Annual Report 2010

AIS Annual Report 2009-10

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1               Activity








Vagus Nerve Stimulation



Anterior Cingulotomy






There were 5 follow-up assessments for ablative procedures and 6 follow-ups for VNS in this reporting period.

1.1.             Referrals

Forty-two referrals were received during the reporting period (18 men and 24 women); with a mean age of 46.8 years. A number were not considered to fall within the remit of the service and advice on further management was provided to the referrer.

There were 2 (4.8%) referrals from England, and 40 (95.2%) from Scotland.

1.2.             Assessments

Twenty-nine assessments were conducted during the 2009/10 financial year. Fourteen men and 15 women were seen, with a mean age of 49.5 years (range 20.3 – 85.2 years). Two assessments were conducted outwith the SLA.

Approximately 50% of patients had a diagnosis of unipolar major depression, and approximately 20% of patients had a primary diagnosis of obsessive-compulsive disorder. Other disorders made up the remaining 30% of assessments.

1.3.             Procedures

One Anterior Cingulotomy and one VNS implantation were performed during 2009/10. Both patients came from Scotland.

2               Mortality Data

There were no deaths, no post-operative infections and no significant adverse events during the reporting year.

3               Waiting Times

The average (±SD) waiting time (from referral to assessment) for Scottish patients was 8.2 ± 3.4 weeks. This is slightly less than the previous year, but may reflect levels of activity. Where patients had to wait longer than 15 weeks, this could be accounted for by reasons such as rescheduled appointments at the request of the patient.

4               Quality of Care

4.1.             Formal Complaints

There were no formal complaints.

4.2.             Improving the Patient Experience – Patient Satisfaction

Patient satisfaction for outpatient assessment and inpatient admission continues to be high, with the overwhelming majority reporting positive experiences of the service.

5               Best Value Healthcare – Clinical Audit and Outcomes

5.1.             Outcome Data

Of the 5 patients who had undergone Anterior Cingulotomy and were followed up in 2009/10, two met criteria for response, and one met criteria for remission (categories not mutually exclusive). All patients undergoing ablative neurosurgery experienced variable degrees of symptom reduction.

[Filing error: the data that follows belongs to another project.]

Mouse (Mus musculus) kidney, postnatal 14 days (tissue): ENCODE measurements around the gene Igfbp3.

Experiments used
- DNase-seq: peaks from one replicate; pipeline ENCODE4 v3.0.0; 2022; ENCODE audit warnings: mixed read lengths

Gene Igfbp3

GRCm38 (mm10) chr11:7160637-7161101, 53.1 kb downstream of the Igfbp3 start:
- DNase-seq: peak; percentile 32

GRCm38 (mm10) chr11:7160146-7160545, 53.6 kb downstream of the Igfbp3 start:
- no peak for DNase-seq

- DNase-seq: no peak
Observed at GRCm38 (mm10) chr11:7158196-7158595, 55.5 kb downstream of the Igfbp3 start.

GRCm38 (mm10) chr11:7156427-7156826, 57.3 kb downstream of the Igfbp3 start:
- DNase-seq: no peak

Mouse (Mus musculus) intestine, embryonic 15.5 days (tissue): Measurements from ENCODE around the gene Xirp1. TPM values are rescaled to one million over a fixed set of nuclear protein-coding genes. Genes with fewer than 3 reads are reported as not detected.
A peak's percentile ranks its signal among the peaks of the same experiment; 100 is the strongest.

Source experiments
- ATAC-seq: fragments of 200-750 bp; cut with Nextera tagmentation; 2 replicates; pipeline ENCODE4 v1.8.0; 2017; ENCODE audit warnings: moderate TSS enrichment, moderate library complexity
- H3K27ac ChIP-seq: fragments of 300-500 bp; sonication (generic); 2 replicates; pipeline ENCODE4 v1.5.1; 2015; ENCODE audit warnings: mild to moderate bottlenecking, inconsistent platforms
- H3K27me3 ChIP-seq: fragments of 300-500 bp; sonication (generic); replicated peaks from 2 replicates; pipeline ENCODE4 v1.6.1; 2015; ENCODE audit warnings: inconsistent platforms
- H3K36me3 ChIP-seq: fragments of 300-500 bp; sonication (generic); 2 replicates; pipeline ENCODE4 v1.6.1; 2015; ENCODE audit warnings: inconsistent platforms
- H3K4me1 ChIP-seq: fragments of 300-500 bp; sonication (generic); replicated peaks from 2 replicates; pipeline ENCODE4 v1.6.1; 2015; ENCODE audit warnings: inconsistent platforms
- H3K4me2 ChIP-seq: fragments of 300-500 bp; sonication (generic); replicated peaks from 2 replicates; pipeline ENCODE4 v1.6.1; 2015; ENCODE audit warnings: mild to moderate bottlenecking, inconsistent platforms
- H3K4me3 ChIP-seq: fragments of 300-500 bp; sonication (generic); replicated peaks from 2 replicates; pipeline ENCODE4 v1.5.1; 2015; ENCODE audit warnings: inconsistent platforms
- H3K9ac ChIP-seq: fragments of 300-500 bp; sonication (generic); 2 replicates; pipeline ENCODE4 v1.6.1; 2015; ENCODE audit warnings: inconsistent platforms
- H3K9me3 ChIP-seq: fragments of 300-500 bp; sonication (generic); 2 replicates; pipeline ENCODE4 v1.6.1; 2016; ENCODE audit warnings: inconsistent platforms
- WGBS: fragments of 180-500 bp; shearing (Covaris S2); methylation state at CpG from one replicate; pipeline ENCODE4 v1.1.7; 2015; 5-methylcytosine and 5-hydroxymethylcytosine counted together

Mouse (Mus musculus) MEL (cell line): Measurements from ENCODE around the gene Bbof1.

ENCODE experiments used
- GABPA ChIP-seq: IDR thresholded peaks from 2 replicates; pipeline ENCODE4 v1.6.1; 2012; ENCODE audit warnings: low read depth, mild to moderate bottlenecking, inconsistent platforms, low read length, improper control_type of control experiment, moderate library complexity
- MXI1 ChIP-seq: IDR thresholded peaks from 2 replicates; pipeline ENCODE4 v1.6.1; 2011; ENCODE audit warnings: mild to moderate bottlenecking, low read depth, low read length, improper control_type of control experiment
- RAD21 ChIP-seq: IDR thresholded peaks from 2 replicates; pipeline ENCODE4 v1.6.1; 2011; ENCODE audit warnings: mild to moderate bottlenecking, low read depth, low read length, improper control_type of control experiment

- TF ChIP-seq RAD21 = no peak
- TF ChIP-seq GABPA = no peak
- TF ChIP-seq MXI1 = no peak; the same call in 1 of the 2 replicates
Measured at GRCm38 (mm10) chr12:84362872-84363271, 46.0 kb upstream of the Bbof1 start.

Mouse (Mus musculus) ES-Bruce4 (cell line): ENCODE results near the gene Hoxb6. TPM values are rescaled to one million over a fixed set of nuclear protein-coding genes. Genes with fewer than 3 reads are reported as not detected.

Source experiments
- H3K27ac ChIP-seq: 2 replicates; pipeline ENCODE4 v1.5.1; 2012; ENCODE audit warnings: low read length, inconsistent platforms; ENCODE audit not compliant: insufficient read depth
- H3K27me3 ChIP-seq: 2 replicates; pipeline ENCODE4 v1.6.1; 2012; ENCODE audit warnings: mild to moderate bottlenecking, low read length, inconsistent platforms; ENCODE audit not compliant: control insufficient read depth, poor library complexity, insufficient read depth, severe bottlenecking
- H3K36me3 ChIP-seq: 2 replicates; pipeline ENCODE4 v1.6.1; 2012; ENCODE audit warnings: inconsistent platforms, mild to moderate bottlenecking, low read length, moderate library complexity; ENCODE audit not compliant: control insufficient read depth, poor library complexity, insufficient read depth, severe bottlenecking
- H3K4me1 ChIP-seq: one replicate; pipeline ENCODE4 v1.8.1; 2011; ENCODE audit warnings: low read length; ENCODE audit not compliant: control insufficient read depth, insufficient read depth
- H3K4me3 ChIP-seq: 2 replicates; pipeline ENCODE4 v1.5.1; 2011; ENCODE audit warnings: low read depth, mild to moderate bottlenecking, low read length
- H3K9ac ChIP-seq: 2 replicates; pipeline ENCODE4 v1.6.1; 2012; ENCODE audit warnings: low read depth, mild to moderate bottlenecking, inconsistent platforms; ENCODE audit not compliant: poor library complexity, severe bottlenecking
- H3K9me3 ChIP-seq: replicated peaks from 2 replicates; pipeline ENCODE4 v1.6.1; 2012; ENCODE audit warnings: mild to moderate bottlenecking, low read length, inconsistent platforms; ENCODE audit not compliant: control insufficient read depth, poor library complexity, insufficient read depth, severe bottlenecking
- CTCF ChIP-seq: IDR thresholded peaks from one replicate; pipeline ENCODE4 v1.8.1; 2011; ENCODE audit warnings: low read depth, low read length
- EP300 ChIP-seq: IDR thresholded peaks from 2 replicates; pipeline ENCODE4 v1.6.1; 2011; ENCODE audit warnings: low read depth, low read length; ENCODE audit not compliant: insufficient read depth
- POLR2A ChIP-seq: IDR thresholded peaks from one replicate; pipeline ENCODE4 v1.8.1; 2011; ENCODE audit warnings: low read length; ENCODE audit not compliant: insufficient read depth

Of the 6 patients who were reviewed following VNS, none met criteria for response or remission. Two patients had modest symptom improvement at follow-up. It is recognised that this is a very refractory population, and the service continues to collect very detailed outcomes from all patients.  

6               Teaching and Research Activities

Members of the team continue to deliver presentations at a local and national level. Members of staff have been very active from a research perspective, publishing extensively in peer-reviewed journals, contributing to textbooks in psychiatry, and contributing to national clinical guidelines.

In addition, the service contributes to undergraduate and postgraduate teaching programmes (local and national) and individuals have supervised projects at an undergraduate and postgraduate (PhD) level.

7               Service Developments and Future Plans

Agreements, in principle, have been reached for our service to participate in an international, multicentre, clinical trial of Deep Brain Stimulation (DBS) for refractory depression, which will hopefully begin recruiting later in 2010. This will enable us to not only advance patient care but also to develop patient choice in this clinical area. Uniquely, in Dundee, we will have the opportunity to evaluate the outcomes for this DBS alongside those for other neurosurgical therapies.

8               Summary and Conclusions

Although neurosurgical activity in 2009/10 is less than that of 2008/09, it is recognised that such activity varies from one year to the next. In addition, the level of activity is dependent upon the nature of the patients referred, and it remains the situation that in many cases, further treatment recommendations are given before the patient may return for consideration for a neurosurgical intervention. Further, surgery rates for the next reporting period are predicted to be higher, with a number of patients already on the pathway for neurosurgery.